Development of a combined irritancy/phenotypic analysis assay for the identification and differentiation of chemicals with the potential to elicit irritation, IgE-mediated, or T cell mediated hypersensitivity responses.
Allergic and irritant dermatitis account for 15-20% of reported occupational diseases, resulting in an estimated annual loss of one billion dollars due to decreased productivity (NIOSH, 1996). There remains a need to develop rapid, reproducible, cost effective methods to screen chemicals for their ability to induce these responses. To this end several murine models have been developed. The irritancy assay, local lymph node assay, and serum total IgE-ELISA represent three models proposed to identify chemical irritants, chemical sensitizers and IgE-medicated hypersensitivity-inducing chemicals, respectively (Kimber et al., 1994; Potter et al., 1995; Woolhiser et al., 1998). Using flow cytometric analysis, Katona et al., (1983) observed an increased level of IgE+ draining mesenteric lymph node cells in mice undergoing an IgE response to parasitic infection with Nippostrongylus brasiliensis. Previous studies in this lab (data not shown) and others (Sikorski et al., 1996; Gerberick et al., 1997) have shown an elevation in the percent of B220+draining lymph node cells following dermal exposure to T-cell medicated hypersensitivity-inducing allergens. Using three end points: the percent increase in ear swelling, the percent increase in IgE+B220+draining lymph node cells, and the percent increase in B220+draining lymph node cells, these studies investigate the potential use of a single combined murine irritancy/phenotypic analysis assay to identify and differentiate chemicals with the capacity to elicit irritation, IgE-mediated, or T-cell medicated hypersensitivity responses.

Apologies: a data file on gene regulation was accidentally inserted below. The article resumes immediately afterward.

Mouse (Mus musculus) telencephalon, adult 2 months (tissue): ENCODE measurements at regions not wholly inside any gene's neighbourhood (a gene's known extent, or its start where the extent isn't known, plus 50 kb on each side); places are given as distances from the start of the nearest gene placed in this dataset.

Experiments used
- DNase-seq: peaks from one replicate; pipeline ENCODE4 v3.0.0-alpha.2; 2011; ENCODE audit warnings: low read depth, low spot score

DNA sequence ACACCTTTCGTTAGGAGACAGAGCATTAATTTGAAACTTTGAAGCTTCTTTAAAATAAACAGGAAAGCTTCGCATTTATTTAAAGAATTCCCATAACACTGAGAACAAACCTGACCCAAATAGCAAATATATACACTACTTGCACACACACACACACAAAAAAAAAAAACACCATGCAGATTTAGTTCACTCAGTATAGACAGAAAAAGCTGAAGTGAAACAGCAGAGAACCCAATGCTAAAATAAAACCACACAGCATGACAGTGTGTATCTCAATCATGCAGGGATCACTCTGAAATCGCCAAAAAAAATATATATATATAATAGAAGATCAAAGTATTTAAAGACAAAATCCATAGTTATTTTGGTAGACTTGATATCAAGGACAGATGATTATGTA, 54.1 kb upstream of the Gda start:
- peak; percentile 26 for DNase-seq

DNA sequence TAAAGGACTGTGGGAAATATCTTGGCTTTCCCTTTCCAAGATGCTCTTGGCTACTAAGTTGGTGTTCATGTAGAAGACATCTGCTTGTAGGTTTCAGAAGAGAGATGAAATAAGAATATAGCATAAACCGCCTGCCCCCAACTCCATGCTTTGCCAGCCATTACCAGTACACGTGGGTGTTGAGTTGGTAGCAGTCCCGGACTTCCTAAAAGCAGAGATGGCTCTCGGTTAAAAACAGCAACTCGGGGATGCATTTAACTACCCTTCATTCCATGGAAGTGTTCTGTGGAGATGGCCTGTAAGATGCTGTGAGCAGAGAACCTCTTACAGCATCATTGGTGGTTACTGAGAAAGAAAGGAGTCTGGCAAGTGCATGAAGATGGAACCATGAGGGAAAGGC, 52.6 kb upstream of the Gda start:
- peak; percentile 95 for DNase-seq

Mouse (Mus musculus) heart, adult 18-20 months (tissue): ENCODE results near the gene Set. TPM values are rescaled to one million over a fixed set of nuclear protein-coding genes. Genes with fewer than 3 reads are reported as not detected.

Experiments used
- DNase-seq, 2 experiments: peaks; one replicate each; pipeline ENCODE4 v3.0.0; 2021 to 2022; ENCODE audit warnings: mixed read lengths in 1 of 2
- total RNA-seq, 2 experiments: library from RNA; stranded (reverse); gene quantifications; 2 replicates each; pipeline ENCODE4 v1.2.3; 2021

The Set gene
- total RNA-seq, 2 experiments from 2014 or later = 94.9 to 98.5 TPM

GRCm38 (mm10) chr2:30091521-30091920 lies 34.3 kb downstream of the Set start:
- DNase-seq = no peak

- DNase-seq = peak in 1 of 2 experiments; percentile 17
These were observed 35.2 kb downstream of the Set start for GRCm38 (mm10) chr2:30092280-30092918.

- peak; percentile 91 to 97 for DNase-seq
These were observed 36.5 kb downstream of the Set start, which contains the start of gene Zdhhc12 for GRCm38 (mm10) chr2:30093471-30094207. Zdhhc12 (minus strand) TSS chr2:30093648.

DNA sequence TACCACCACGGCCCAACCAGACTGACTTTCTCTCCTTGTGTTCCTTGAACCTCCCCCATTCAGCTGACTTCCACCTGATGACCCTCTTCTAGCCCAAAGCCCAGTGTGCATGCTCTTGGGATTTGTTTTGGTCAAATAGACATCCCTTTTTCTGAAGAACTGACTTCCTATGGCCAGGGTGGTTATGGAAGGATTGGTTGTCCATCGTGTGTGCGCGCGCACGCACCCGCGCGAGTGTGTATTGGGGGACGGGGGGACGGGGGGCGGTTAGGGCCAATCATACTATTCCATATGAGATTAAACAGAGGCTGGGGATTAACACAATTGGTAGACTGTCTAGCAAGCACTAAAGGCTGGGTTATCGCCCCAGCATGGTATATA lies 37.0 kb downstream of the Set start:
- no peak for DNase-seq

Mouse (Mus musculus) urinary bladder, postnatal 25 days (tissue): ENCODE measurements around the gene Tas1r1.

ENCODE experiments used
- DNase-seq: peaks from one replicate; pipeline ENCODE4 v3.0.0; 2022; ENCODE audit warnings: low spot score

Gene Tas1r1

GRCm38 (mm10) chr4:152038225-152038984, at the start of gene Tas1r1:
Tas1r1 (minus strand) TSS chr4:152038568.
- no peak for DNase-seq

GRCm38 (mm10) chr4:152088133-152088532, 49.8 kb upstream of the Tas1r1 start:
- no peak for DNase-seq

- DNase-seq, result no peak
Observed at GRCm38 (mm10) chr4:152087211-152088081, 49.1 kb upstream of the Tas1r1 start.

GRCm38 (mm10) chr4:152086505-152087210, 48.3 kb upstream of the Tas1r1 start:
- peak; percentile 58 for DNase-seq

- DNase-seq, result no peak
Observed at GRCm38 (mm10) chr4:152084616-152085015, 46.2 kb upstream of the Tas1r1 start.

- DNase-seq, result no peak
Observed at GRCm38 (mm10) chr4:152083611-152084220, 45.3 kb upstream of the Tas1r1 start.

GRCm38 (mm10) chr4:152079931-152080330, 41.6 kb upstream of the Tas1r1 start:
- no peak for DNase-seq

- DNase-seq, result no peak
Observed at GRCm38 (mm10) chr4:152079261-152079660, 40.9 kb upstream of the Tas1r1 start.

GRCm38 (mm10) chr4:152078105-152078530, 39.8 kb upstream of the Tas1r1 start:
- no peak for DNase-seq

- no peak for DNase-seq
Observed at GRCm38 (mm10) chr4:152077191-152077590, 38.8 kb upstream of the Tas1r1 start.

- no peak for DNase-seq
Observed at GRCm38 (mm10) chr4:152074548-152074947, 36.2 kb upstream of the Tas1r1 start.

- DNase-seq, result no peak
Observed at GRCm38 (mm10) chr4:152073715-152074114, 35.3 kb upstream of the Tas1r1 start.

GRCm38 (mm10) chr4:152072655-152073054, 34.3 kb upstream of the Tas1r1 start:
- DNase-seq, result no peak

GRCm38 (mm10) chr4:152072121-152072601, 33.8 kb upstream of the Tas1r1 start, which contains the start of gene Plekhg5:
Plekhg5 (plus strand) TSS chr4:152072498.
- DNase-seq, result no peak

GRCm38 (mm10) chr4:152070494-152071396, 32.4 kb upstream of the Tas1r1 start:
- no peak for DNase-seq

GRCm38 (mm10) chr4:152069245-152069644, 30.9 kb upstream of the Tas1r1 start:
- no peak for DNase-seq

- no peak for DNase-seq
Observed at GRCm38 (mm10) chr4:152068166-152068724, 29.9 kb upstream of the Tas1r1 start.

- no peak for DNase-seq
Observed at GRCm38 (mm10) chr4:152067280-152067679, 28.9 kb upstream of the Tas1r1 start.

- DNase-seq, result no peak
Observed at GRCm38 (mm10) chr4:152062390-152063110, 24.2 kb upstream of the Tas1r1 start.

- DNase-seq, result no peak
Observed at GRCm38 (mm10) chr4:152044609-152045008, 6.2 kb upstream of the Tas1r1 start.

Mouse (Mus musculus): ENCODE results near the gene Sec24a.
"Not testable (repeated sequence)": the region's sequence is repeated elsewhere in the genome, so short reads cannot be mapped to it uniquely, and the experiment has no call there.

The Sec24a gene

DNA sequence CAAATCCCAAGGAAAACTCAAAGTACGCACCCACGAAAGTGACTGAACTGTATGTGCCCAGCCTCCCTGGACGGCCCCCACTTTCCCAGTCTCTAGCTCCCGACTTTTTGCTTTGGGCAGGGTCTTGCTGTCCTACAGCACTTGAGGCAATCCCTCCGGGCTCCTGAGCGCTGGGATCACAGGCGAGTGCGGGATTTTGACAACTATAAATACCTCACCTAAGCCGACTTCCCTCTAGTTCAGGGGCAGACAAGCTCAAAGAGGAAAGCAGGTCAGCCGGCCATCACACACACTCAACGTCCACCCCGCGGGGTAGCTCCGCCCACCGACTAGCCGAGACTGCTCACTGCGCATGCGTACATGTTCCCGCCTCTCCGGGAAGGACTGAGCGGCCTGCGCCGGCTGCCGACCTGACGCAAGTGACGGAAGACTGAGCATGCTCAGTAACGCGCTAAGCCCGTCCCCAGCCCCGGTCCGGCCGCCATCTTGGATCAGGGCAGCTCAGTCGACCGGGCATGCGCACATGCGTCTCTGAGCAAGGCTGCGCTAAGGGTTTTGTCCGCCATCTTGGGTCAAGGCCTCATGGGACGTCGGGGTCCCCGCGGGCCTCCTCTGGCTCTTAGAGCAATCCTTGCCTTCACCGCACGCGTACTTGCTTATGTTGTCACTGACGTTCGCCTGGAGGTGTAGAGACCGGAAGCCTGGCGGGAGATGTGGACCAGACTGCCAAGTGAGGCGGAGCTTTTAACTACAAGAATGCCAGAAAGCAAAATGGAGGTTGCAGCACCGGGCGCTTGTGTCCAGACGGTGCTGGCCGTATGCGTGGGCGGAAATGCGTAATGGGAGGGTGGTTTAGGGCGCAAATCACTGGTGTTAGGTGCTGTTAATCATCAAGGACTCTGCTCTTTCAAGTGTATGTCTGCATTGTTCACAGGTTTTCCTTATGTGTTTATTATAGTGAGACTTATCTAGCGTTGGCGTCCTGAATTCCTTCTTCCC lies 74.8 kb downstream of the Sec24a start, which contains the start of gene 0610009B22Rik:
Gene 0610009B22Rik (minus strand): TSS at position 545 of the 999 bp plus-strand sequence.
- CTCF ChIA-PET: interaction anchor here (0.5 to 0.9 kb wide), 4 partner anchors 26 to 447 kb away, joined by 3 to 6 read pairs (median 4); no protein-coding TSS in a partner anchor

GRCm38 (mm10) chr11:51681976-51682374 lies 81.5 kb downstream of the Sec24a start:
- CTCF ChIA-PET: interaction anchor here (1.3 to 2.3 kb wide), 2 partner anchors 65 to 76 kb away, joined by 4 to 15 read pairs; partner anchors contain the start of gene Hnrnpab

Work-environment; Dermatitis; Allergic-dermatitis; Allergens; Hypersensitivity; Chemical-analysis; Occupational-diseases; Models; Laboratory-animals; Animals; Animal-studies;
Author Keywords: hypersensitivity; irritation; draining lymph node; flow cytometry; methods development; dermatitis; occupational health and safety; work environment
B. Jean Meade, National Institute for Occupational Safety and Health, 1095 Willowdale Rd MS 4020, Morgantown, WV 26505